photo © Dale Zanine-USA TODAY Sports
HARTFORD, CT — Aidan Jackson, first baseman for the Hartford Yard Goats, got on base at a prodigious clip in 2017–and that’s been a problem. The 25-year-old, drafted out of Georgetown in the ninth round of the 2014 draft, was considered by experts as a token senior sign, but he opened up some eyes after bringing his batting average up to .307 in 2017.
“They [first basemen] always want to talk,” the college graduate with a comparative literature degree said in an interview last week. “And it’s not that I don’t want to, it’s just… I don’t know, man. I guess I’m not really that good at small talk. They ask me how I am and I always want to think of a witty answer, but… I mean, I just got a single. Obviously I’m doing okay.”
Jackson doesn’t see his distaste for badinage as a problem, but does admit that it’s affected his game.
“For a while last year it got so bad I started doing that plane elevation thing I read about, just to see if I could hit more doubles. I just kept blooping in Texas Leaguers. Nothing worked. Every time I just wound up back at first. How do these guys remember stuff about my family? Like, I told one first baseman my dog was sick, and then everybody was asking me for a week how my dog was doing. Was there some kind of first baseman conference call? And why wasn’t I on it?”
“Besides,” he adds, looking down at his hands, “I can never tell. Do they want to talk about my dog? Or are they just trying to distract me so I get picked off? I want to be able to believe in people, but it’s hard, man. It’s hard.”
Jackson realizes that his .084 ISO isn’t ideal, either for a first base prospect or for an introvert. But he says he has plans heading into 2018.
“I’m gonna hit the weight room for sure,” he said. “And as for the other thing, well, I read Zen and the Art of Motorcycle Maintenance this winter. I’m just gonna keep telling people how interesting it is until they leave me alone.”
photo © Brett Davis-USA TODAY Sports
The end of the 2017 season marked the Atlanta Braves’ first full season in their new park, which they have now been at 1/16th as long as they were at Turner Field. When the Braves announced in 2013 that the team would be moving out of Turner Field and into a brand-new stadium in suburban Cobb County, Atlanta bucked a trend that had been in place since the 1970s of clubs moving closer to city centers. The Braves point to the need for a smaller stadium rather than the Olympics-ballooned Turner field, as well as a desire to be nearer to the majority of their season-ticket holders, the vast majority of whom live in or near Cobb County, which is mostly picking up the tab for the new stadium. One thing that wasn’t included in the move: a meaningful public transportation option. Cobb County voted against MARTA expansion in the 1970’s, and there’s no easy route to the stadium from Atlanta proper. (The Braves’ solution to locating SunTrust Park at the notoriously clogged intersection of two major highways? A partnership with Uber.)
After a slew of articles slamming the Braves for this move, pointing out issues of gentrification, accessibility concerns, and the general waste of replacing a stadium that would be barely old enough to drive, the general outrage went into cold storage over the next four years as the stadium was constructed. In 2016, the Atlanta Journal-Constitution revisited the issue, profiling Braves fans adapting to the move. One fan was Sister Marian, a Hawthorne Dominican nun who is somewhat of a legend within Braves fandom. A mention of her pops up as early as 1991, right at the beginning of the Braves dynasty of the 90s/early 00s; her picture ran in the paper the year after. Baseball will take every opportunity to highlight its nun fans, the irresistible juxtaposition of the sacred and profane, and Sister Marian–who administers hospice care to indigent cancer patients–is impossible not to love, with her baseball-themed apron and deep and abiding affection for the Braves. The New York Times profiled Sister Marian in 2006, after a transfer to St. Rose’s in lower Manhattan had pulled her far from both her family and Turner Field and her beloved Braves, as well as one unlikely friend.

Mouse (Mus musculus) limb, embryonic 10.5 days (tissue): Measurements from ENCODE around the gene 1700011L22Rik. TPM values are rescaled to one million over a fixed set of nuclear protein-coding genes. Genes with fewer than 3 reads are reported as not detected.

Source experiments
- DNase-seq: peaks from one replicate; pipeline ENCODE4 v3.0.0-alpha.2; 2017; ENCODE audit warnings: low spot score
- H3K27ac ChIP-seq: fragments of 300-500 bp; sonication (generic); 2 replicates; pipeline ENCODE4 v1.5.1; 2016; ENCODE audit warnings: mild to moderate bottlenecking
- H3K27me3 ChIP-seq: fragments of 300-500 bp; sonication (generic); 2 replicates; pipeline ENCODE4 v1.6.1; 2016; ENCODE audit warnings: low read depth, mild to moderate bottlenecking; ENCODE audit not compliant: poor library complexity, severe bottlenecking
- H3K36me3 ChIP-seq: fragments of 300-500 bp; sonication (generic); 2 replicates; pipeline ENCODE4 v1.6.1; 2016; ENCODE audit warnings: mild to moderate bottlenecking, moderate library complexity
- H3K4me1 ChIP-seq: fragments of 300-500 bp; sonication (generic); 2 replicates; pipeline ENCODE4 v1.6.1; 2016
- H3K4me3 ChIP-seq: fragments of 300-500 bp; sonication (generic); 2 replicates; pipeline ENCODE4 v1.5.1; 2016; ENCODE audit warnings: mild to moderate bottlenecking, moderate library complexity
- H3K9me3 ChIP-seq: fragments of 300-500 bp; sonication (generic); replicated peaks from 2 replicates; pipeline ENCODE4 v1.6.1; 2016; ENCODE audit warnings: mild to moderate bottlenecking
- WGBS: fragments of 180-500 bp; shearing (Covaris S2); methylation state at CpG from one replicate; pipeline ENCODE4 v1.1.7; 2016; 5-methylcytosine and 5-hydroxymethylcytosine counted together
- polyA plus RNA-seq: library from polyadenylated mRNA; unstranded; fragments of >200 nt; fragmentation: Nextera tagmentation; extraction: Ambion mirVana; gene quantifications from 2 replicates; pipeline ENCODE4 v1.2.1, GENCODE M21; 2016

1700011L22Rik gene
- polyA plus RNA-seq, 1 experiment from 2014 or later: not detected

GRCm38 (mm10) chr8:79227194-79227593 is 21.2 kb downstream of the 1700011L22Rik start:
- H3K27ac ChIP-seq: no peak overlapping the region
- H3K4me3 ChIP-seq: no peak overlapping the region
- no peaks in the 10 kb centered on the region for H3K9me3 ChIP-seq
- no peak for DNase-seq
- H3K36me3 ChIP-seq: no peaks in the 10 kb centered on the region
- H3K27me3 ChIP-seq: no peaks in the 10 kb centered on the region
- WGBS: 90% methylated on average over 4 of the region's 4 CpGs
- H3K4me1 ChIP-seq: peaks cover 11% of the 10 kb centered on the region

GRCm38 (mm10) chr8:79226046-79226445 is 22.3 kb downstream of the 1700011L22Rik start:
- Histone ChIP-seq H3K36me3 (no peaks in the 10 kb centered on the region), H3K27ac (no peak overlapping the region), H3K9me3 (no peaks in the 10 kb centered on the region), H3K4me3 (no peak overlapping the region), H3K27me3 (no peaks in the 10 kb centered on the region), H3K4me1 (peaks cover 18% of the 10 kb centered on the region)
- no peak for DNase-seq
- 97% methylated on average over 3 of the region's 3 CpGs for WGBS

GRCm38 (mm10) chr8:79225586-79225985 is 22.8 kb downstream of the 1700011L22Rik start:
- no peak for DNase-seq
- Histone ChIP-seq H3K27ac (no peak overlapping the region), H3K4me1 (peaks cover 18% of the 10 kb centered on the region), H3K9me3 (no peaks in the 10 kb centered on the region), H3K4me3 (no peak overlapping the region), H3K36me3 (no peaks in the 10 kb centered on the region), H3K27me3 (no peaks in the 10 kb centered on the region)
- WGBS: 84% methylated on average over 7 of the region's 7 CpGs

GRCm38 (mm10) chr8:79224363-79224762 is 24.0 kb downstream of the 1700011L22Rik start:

In 1999, Bobby Dews, the legendary Braves bullpen coach, had detoured from his afternoon jog to visit Our Lady of Perpetual Help, curious about the iron-fenced home across the street from Turner field. Dews, who struggled with alcoholism over his life, found a “walking, talking inspiration” in Sister Marian’s compassionate care for her fellow beings, as well as the relationship the hospice had with the major league field across the street. In visiting Our Lady of Perpetual Help, Dews not only found the residents cheered by the nearby Braves, but found for himself a peaceful, meditative space, the kind of quiet mind-space that can be difficult to come by as an addict. “There’s probably not a day goes by that I don’t think about that home in some way,” Dews told NPR.
Dews passed away in 2015; two years before the Braves would move away from Turner Field, away from Our Lady of Perpetual Help. No longer can Sister Marian, who has returned from New York, walk across the street to see Braves games, wheeling some of her charges with her. Trips now have to be planned, coordinated, and will require a car; perhaps Sister Marian has an Uber account. The distance dims but does not entirely diminish Sister Marian’s enthusiasm, who told the Times in 2006: “Some people seem to enjoy things more than other people,” she said. “And maybe he gave me the ability to enjoy baseball more. You know? And I’m glad he did because I think baseball is the best sport there is.”
It just takes longer to get there now.
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